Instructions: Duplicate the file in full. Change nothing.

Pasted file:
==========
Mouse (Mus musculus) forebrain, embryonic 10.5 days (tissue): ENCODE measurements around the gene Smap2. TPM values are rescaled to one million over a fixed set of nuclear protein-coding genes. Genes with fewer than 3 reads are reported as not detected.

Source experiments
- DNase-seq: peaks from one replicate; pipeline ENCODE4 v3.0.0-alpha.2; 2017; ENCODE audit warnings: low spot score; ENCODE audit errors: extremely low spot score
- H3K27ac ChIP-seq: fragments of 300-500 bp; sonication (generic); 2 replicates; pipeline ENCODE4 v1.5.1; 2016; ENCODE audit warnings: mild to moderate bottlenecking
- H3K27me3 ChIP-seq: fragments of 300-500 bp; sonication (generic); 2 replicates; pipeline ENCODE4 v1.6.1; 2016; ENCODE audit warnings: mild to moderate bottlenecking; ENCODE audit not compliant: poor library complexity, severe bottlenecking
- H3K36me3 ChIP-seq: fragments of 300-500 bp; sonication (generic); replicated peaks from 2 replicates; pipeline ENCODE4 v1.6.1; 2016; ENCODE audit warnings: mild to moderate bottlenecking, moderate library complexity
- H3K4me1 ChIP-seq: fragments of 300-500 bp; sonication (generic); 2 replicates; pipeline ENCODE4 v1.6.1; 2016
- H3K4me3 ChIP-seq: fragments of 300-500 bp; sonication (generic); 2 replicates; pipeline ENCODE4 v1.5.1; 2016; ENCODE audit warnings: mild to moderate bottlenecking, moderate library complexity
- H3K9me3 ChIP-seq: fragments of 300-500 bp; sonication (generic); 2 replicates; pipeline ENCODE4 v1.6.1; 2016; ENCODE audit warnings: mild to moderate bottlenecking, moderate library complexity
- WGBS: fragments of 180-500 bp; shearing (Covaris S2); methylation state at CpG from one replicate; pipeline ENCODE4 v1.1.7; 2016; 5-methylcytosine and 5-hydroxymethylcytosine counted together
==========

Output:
Mouse (Mus musculus) forebrain, embryonic 10.5 days (tissue): ENCODE measurements around the gene Smap2. TPM values are rescaled to one million over a fixed set of nuclear protein-coding genes. Genes with fewer than 3 reads are reported as not detected.

Source experiments
- DNase-seq: peaks from one replicate; pipeline ENCODE4 v3.0.0-alpha.2; 2017; ENCODE audit warnings: low spot score; ENCODE audit errors: extremely low spot score
- H3K27ac ChIP-seq: fragments of 300-500 bp; sonication (generic); 2 replicates; pipeline ENCODE4 v1.5.1; 2016; ENCODE audit warnings: mild to moderate bottlenecking
- H3K27me3 ChIP-seq: fragments of 300-500 bp; sonication (generic); 2 replicates; pipeline ENCODE4 v1.6.1; 2016; ENCODE audit warnings: mild to moderate bottlenecking; ENCODE audit not compliant: poor library complexity, severe bottlenecking
- H3K36me3 ChIP-seq: fragments of 300-500 bp; sonication (generic); replicated peaks from 2 replicates; pipeline ENCODE4 v1.6.1; 2016; ENCODE audit warnings: mild to moderate bottlenecking, moderate library complexity
- H3K4me1 ChIP-seq: fragments of 300-500 bp; sonication (generic); 2 replicates; pipeline ENCODE4 v1.6.1; 2016
- H3K4me3 ChIP-seq: fragments of 300-500 bp; sonication (generic); 2 replicates; pipeline ENCODE4 v1.5.1; 2016; ENCODE audit warnings: mild to moderate bottlenecking, moderate library complexity
- H3K9me3 ChIP-seq: fragments of 300-500 bp; sonication (generic); 2 replicates; pipeline ENCODE4 v1.6.1; 2016; ENCODE audit warnings: mild to moderate bottlenecking, moderate library complexity
- WGBS: fragments of 180-500 bp; shearing (Covaris S2); methylation state at CpG from one replicate; pipeline ENCODE4 v1.1.7; 2016; 5-methylcytosine and 5-hydroxymethylcytosine counted together